Two Thousand More Jobs Cut at Chinese Shipyard
Chinese shipbuilder Yangzijiang Shipbuilding Holdings Ltd said it plans to cut 2,000 additional jobs, just under 10 percent of its current workforce, stepping up efforts to cut costs as new vessel orders slide amid a volatile global economy.
The Singapore-listed firm, which says it is one of the largest private shipbuilding companies in China, has already cut about 4,000 jobs this year, a spokesperson said late on Thursday, bringing its current workforce to 22,000.
Earlier this month, it said revenue was nearly halved in the second quarter as it soaked up a broad industry downturn.
The company, which has four shipyards in China's Jiangsu province, builds a range of vessels including large container ships, bulk carriers and LNG carriers.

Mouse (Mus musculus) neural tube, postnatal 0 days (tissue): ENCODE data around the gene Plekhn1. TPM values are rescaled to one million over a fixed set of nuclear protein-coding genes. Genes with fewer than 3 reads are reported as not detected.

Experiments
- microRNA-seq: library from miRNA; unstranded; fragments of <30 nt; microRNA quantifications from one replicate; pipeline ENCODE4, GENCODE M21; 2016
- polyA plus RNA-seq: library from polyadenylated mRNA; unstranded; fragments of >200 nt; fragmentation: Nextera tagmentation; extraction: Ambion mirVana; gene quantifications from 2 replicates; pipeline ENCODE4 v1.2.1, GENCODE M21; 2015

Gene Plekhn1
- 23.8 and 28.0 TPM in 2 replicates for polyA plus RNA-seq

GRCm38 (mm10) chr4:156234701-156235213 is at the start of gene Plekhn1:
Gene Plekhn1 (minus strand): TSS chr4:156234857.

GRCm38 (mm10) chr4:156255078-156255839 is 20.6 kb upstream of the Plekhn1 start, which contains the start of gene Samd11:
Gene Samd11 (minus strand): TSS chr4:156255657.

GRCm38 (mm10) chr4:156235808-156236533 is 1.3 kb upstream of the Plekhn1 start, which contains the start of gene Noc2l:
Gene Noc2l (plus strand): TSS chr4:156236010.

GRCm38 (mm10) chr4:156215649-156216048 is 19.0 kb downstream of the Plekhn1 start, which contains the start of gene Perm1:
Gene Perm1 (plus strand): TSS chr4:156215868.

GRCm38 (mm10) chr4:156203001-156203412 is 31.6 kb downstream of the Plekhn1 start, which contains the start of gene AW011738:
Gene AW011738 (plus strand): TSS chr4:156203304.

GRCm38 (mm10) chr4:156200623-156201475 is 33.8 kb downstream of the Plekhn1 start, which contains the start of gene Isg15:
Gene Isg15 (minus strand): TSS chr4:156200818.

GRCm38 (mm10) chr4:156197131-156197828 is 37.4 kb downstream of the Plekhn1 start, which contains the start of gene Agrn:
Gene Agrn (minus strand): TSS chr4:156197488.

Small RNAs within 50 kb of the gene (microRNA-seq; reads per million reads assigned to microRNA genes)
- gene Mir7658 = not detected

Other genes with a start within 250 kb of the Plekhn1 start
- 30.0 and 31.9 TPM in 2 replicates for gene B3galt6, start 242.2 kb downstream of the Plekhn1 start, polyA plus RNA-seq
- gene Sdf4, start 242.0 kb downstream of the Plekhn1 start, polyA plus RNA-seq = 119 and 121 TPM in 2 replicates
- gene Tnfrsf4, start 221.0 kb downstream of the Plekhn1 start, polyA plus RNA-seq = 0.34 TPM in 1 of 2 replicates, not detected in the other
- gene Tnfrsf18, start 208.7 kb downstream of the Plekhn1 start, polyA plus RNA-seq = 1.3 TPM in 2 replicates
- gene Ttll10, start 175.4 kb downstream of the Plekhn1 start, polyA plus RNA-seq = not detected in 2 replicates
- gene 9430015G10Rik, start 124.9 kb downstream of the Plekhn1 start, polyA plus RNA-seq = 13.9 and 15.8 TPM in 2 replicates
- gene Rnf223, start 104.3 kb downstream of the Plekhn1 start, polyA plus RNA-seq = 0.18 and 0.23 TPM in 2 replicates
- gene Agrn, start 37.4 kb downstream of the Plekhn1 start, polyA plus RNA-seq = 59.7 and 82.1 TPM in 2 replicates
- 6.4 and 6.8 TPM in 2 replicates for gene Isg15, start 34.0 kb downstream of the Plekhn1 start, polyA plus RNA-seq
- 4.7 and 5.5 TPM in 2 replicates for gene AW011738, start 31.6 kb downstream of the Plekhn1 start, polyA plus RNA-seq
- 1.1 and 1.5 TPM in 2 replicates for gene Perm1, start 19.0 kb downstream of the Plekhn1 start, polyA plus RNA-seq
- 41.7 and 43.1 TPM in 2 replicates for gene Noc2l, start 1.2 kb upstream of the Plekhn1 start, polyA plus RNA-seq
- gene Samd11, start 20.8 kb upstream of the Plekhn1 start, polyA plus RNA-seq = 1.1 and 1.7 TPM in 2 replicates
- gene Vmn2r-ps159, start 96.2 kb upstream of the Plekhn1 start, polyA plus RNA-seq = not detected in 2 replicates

Jobs are being cut across the industry with South Korea’s top three years having already shed 5,000 jobs this year. They are expect to cut at least 1,000 more positions by the end of December (including voluntary retirements).
Recent figures from Clarkson Research's put South Korean yards' backlog at the lowest level seen in 13 years. The Big Three (Hyundai Heavy Industries, Daewoo Shipbuilding & Marine Engineering and Samsung Heavy Industries) posted 24 million cgt of orders as of July 31, their smallest combined orderbook since 2003.
By contrast, Japanese yards were just below, at 22 million cgt, and Chinese shipyards led with 36 million cgt. The worldwide orderbook overall was at its lowest level since early 2005, at just under 100 million cgt.